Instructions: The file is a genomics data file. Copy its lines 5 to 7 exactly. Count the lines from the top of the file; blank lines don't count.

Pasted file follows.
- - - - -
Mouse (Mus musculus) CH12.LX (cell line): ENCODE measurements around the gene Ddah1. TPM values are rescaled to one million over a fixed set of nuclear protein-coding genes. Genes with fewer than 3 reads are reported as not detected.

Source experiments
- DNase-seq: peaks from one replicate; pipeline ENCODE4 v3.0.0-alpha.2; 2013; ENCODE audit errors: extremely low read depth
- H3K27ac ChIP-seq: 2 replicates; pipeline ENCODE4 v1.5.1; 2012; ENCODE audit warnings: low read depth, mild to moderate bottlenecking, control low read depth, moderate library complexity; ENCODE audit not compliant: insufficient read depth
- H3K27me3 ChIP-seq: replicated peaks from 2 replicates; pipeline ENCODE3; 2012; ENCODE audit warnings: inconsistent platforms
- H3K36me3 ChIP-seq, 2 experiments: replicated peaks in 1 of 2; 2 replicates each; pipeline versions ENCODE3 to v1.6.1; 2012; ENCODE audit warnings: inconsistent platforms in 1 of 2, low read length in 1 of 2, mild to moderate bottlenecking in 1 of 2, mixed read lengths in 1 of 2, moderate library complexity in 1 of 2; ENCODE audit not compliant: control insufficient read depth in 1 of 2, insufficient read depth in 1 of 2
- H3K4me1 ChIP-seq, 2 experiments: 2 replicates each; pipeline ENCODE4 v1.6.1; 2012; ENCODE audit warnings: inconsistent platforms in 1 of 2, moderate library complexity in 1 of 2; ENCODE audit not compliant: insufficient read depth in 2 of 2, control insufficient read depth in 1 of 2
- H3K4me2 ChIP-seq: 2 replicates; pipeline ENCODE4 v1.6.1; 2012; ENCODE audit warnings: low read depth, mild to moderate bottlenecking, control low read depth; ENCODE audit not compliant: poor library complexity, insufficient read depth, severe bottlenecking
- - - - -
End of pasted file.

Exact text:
- H3K27me3 ChIP-seq: replicated peaks from 2 replicates; pipeline ENCODE3; 2012; ENCODE audit warnings: inconsistent platforms
- H3K36me3 ChIP-seq, 2 experiments: replicated peaks in 1 of 2; 2 replicates each; pipeline versions ENCODE3 to v1.6.1; 2012; ENCODE audit warnings: inconsistent platforms in 1 of 2, low read length in 1 of 2, mild to moderate bottlenecking in 1 of 2, mixed read lengths in 1 of 2, moderate library complexity in 1 of 2; ENCODE audit not compliant: control insufficient read depth in 1 of 2, insufficient read depth in 1 of 2
- H3K4me1 ChIP-seq, 2 experiments: 2 replicates each; pipeline ENCODE4 v1.6.1; 2012; ENCODE audit warnings: inconsistent platforms in 1 of 2, moderate library complexity in 1 of 2; ENCODE audit not compliant: insufficient read depth in 2 of 2, control insufficient read depth in 1 of 2